The dismissal of the leader of counterterrorism, considered a "hero" of the war against the IS, has rekindled for two days the wick of a latent social and political protest.
A curfew has been declared in Baghdad, prohibiting any movement of vehicle or person from Thursday 3 October to dawn " until further notice ", after a second day of violent protest in the Iraqi capital and the southern Shiite of the country.
Testimonies and videos that dripped late into the night from Wednesday to Thursday, due to the cut of the Internet, depicted scenes of chaos in several cities.
The movement launched on Tuesday in Baghdad against corruption, unemployment and the decay of public services has spread and hardened over the hours in the face of repression by the security forces. According to a final official report, nine people were shot dead – including one policeman – and 400 others were wounded in the country, in twenty-four hours.
Prime Minister Adel Abdel Mahdi's decision to remove counter-terrorism leader Abdelwahab Al-Saadi from his post "Hero" of the war against the Islamic State (IS) organization, rekindled the lick of a latent social and political protest. The one-third flash of Iraq in the hands of jihadists in June 2014 had exposed the bankruptcy of one of the most corrupt ruling classes in the world and the throes of confessionalism.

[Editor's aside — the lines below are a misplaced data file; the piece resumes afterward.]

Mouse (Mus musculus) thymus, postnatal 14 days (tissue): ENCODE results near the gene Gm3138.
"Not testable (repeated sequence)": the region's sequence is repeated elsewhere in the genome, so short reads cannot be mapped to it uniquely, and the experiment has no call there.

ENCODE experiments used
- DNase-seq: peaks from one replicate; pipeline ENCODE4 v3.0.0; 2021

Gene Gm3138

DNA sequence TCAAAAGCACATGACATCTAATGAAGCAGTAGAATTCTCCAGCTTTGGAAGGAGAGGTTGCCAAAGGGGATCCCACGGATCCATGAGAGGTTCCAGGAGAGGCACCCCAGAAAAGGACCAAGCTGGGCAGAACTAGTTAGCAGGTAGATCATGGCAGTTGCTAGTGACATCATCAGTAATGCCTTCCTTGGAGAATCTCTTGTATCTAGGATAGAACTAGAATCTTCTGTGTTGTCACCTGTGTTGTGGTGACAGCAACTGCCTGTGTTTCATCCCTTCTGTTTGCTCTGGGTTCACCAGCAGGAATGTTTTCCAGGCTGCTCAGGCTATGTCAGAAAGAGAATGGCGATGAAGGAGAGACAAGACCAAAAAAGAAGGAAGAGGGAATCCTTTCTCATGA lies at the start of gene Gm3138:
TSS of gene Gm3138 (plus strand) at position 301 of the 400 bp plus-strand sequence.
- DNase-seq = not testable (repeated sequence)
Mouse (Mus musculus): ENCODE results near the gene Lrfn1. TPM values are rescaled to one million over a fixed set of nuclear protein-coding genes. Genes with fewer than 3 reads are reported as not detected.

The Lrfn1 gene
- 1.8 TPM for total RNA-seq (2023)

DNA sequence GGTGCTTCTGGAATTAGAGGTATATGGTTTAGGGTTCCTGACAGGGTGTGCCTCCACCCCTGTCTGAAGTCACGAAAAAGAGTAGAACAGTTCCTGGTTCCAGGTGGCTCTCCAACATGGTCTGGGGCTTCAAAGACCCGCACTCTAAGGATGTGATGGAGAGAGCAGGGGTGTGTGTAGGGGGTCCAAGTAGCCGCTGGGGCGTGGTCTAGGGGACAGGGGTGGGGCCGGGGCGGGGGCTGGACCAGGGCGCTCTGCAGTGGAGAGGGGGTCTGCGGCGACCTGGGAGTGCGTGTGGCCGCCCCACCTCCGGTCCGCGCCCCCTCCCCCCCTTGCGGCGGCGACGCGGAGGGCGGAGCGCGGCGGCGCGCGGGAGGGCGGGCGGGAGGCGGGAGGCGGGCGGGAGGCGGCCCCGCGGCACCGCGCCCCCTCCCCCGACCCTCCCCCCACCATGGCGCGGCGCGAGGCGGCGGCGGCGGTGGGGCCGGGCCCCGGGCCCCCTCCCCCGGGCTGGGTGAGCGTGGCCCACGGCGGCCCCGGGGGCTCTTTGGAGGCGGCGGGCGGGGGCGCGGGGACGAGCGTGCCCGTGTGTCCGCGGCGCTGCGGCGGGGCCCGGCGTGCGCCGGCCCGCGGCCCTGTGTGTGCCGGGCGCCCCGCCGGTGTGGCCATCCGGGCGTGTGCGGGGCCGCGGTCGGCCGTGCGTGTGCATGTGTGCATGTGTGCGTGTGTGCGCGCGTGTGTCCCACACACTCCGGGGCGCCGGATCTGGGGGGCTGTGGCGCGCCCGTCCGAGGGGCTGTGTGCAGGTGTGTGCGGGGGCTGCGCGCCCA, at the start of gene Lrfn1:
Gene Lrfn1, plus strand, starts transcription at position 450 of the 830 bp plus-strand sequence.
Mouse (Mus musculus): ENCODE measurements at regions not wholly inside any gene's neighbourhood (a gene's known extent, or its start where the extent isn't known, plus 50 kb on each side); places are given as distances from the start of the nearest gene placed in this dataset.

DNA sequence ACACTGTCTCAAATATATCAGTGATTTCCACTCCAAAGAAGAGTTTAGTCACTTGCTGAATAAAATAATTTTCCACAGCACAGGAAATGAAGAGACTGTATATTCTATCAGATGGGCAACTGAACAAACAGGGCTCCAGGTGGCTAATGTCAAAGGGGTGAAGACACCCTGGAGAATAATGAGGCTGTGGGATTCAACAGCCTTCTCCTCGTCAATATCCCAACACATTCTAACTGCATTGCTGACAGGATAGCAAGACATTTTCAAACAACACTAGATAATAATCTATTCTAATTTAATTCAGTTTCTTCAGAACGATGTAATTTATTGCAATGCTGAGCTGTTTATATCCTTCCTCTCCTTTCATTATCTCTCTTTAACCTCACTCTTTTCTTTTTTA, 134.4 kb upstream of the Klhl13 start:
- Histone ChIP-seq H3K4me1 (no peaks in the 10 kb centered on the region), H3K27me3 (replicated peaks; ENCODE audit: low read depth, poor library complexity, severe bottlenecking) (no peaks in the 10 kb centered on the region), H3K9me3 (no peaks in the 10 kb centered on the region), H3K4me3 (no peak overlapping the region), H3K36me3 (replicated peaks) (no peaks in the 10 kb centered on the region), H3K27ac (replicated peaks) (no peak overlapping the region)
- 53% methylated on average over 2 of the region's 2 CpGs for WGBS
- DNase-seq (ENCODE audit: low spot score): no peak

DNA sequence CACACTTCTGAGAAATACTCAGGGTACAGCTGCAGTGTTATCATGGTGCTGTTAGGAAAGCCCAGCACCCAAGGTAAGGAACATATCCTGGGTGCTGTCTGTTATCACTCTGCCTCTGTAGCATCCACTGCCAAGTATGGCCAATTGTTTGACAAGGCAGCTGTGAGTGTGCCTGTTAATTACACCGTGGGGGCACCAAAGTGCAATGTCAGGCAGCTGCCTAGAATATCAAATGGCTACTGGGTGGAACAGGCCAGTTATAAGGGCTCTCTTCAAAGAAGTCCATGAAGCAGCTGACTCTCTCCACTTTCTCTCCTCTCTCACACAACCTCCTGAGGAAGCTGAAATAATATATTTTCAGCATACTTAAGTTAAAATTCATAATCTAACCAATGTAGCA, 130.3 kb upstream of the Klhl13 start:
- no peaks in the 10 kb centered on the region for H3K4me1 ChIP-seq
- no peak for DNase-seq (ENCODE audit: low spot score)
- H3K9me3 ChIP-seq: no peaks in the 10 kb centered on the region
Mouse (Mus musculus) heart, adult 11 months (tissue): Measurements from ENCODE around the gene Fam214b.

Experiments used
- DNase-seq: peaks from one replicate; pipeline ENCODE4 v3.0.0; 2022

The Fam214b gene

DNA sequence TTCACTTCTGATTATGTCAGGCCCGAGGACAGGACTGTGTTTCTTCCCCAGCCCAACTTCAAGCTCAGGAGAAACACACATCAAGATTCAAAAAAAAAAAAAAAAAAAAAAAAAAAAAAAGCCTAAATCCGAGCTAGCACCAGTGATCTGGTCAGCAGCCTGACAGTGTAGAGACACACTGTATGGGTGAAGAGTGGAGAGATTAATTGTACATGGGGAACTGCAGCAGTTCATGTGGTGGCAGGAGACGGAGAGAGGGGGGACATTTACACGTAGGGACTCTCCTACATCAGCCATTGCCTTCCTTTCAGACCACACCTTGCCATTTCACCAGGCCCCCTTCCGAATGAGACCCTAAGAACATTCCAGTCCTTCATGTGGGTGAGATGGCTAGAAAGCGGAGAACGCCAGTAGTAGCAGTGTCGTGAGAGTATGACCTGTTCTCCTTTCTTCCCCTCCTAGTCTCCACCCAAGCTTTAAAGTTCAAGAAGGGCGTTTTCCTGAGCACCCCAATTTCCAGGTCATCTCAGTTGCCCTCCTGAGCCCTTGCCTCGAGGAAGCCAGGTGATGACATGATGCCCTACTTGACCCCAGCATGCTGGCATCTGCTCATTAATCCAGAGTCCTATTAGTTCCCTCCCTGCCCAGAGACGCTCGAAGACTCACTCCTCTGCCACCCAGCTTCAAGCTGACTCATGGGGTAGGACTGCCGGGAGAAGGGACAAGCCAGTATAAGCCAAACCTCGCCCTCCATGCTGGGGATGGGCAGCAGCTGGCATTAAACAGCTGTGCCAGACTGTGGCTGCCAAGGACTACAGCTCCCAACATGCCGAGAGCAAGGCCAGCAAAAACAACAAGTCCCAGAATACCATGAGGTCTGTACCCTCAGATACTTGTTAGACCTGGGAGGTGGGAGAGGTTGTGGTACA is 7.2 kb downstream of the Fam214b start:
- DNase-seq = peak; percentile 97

Shortages, unemployment and corruption
Two years after the end of the war, as the oil country recovers slowly, Iraqis are desperate not to see reforms implemented to improve public services in the face of chronic shortages of electricity and drinking water, and create jobs, while unemployment stands at 25% among young people.
From the first wave of anti-corruption and pro-reform protests in 2015-2016 to those of the summer of 2018 in the south of the country, social protest has turned into a rejection of Shiite political and religious authorities in power since the invasion 2003, accused of sacrificing the national interest on the altar of their personal interests.
"The protests are not just about water and corruption, they are now an alternative to influence Iraqi politics, dominated by a small number and running in circles since 2003"says Maria Fantappie of the International Crisis Group.
As early as Tuesday, without any political or religious organization supporting the call to protest that was broadcast on social networks, hundreds of disappointed government, unemployed graduates and critics of corruption, have mobilized against "Thieves who looted the state".